Labor would bring federal ICAC
CORRUPT politicians, individuals, organisations and institutions would be targeted under a new federal watchdog Labor wants to establish.
At the National Press Club yesterday, Opposition Leader Bill Shorten pledged to launch a national integrity commission if Labor won the next election.
He said “the most corrosive sentiment in democracies around the world is the idea that politicians are only in it for themselves”.
“So long as the political news is dominated by the minority who do the wrong thing: the travel rorts and dodgy donors and sinecures where Cabinet ministers walk straight into cushy jobs in the same sector, then we’re going to have a hard time convincing the Australian people that we’re serving their interests and not ours,” he said.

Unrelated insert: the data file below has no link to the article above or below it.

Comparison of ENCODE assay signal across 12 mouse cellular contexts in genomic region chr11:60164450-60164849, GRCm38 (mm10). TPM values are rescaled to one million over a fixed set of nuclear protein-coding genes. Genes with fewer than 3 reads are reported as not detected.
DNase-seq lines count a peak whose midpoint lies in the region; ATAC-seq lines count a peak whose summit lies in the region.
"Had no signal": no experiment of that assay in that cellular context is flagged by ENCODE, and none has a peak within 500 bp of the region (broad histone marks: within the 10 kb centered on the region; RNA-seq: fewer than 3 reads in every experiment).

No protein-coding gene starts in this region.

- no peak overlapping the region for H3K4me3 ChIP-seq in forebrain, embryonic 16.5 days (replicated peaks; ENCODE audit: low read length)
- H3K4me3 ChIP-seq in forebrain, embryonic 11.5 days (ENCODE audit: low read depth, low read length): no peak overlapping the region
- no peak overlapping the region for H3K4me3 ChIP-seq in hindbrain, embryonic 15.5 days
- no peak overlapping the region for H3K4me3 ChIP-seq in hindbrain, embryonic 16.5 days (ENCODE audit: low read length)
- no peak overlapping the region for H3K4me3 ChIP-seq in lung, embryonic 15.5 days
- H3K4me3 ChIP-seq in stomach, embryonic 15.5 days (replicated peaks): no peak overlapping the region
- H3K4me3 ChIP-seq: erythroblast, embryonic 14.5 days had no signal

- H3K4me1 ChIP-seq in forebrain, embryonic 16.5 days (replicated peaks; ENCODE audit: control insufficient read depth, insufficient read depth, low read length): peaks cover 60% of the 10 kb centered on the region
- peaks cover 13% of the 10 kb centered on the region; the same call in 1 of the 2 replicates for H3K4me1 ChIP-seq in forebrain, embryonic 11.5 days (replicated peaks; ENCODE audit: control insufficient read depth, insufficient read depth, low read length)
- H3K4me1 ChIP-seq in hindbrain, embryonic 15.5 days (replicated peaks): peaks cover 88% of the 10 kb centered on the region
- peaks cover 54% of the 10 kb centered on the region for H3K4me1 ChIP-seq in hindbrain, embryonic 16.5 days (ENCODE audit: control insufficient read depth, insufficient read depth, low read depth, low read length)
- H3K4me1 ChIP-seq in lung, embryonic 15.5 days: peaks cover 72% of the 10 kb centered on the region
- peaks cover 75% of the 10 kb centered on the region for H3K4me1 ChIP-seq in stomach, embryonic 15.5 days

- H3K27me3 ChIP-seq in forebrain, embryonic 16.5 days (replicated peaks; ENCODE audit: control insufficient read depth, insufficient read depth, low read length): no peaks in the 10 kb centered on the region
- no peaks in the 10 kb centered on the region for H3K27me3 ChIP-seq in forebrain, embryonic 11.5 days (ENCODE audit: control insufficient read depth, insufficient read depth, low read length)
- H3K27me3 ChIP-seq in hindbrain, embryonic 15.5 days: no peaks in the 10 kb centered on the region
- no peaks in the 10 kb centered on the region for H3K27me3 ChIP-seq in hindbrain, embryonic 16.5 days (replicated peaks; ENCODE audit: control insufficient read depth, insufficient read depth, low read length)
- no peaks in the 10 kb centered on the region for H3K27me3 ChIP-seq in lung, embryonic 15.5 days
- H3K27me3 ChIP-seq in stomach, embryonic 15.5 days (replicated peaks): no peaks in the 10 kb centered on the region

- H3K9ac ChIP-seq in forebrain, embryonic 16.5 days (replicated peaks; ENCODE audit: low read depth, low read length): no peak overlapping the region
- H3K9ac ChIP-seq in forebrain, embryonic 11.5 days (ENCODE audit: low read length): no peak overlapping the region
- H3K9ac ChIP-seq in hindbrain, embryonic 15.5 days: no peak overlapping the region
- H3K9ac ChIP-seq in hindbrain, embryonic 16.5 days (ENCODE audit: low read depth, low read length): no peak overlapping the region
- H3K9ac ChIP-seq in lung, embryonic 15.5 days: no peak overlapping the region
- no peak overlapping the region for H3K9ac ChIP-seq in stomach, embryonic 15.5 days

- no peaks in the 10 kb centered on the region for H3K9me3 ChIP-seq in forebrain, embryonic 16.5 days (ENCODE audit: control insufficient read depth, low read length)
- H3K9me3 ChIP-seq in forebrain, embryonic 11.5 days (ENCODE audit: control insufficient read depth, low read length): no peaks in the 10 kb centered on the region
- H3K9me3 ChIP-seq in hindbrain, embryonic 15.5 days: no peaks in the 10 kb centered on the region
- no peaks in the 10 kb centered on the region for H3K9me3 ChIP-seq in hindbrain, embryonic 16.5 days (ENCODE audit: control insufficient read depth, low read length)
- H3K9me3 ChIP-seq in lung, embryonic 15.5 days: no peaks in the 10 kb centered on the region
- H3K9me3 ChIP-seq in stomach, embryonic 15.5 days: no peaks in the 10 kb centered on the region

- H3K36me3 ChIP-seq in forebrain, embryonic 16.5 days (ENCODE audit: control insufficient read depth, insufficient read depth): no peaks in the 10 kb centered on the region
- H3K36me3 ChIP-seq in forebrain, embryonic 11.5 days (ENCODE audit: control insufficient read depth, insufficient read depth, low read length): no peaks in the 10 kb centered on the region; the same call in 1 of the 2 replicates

Mr Shorten said it would be modelled on the lessons learnt from anti-corruption bodies such as NSW’s Independent Commission Against Corruption.
It would be independent and operate with all the investigative powers of a standing royal commission.
Prime Minister Malcolm Turnbull told media the government was considering the recommendations of a Senate inquiry that looked at the need for a national integrity commission.
“It isn’t something to embark on in a rushed or ill-considered way,” he said.
“Bill Shorten’s credibility on the question of corruption is pretty tattered. This is a guy who has done everything he could to prevent the corruption in the union movement, corruption between unions and business being exposed.”